Boston’s well-balanced attack was second only to Detroit in goals scored and features six 20-goal scorers. And, being the “Big Bad Bruins,” they dominate with tough, physical, and aggressive play.

So does Montreal stand a chance? Not really. The Habs can hope Boston takes stupid penalties like they did last Thursday and hope to punish the B’s with their much-improved power play. A surprising statistic is that Boston is actually the sixth least penalized team in the NHL.

The Habs can hope Carey Price stands on his head or that the Kovalev–Koivu–Tanguay line catches fire again, but I’m not convinced interim coach Bob Gainey has the tools at his disposal to beat Boston in a best of seven series.

Prediction: Boston in five.

Pittsburgh Penguins (4) vs. Philadelphia Flyers (5)


The big difference between these two rivals is goaltending. The battle of PA features two teams with talent on offense and so-so defenses. But Pittsburgh has 2003’s first overall draft pick Marc-Andre Fleury between the pipes while Philly doesn’t have a real blue-chip goalie.

Another big difference is experience. Let’s not forget the Penguins made it to the Stanley Cup final against Detroit last year, handling Philly along the way.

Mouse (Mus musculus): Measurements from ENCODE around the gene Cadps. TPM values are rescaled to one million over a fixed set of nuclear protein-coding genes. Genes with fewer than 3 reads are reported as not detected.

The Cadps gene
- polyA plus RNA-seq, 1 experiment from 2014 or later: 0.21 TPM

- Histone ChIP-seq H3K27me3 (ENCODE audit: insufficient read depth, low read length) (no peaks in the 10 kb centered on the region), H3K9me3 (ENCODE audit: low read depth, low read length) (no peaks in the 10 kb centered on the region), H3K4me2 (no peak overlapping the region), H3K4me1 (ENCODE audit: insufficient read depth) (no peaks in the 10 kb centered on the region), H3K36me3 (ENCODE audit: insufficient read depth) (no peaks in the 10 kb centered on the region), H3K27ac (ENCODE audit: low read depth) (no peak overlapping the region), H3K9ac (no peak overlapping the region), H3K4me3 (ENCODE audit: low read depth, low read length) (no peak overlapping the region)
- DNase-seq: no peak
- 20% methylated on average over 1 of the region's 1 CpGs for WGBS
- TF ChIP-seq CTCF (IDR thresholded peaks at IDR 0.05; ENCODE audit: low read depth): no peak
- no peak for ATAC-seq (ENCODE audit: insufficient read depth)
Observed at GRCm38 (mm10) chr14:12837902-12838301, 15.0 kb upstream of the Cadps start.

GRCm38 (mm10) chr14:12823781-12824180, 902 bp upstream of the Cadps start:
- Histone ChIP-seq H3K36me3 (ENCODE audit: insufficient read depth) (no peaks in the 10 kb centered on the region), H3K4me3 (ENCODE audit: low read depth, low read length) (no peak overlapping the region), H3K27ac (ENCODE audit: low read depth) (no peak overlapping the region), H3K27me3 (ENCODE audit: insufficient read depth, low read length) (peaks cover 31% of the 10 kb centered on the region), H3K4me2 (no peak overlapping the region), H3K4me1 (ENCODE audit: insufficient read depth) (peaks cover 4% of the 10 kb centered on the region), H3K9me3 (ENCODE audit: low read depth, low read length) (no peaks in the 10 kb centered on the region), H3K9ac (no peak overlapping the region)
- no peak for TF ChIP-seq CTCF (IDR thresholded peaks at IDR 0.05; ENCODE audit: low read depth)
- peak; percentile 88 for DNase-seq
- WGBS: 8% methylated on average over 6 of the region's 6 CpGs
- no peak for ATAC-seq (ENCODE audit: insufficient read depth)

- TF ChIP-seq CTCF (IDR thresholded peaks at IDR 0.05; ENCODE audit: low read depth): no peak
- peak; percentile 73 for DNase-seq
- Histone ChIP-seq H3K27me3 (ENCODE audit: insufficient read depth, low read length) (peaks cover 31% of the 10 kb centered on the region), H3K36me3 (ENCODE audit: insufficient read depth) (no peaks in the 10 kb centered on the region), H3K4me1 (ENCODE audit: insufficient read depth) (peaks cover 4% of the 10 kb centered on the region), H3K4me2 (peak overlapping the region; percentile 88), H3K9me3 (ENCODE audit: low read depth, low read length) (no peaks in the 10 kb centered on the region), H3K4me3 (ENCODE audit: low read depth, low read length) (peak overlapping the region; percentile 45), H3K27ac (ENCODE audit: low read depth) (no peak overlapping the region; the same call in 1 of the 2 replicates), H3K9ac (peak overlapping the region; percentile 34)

While Evgeni Malkin and Sidney Crosby are the obvious keys for the Flyers to try and shut down, the task is more difficult for the Penguins as the Flyers have four 30-goal scorers and a respectable sixth-best power play.

The Penguins have become a totally different team since Dan Bylsma took over from Michel Therrien. They have gone 18–3–4 since he took over.

This will be a very tight series as not a lot separates these two teams. Both teams have great leaders in Crosby and Mike Richards. Experience and goaltending favor the Penguins though.

Prediction: Pittsburgh in six.

San Jose Sharks (1) vs. Anaheim Ducks (8)

<a href="https://www.theepochtimes.com/assets/uploads/2015/07/ducks_medium.jpg"><img src="https://www.theepochtimes.com/assets/uploads/2015/07/ducks_medium-342x450.jpg" alt="DOMINANT DUO: Anaheim's Corey Perry (front) and Ryan Getzlaf have found a suitable replacement for Dustin Penner in 2005's second overall pick Bobby Ryan. (Harry How/Getty Images)" title="DOMINANT DUO: Anaheim's Corey Perry (front) and Ryan Getzlaf have found a suitable replacement for Dustin Penner in 2005's second overall pick Bobby Ryan. (Harry How/Getty Images)" width="320" class="size-medium wp-image-138148"/></a>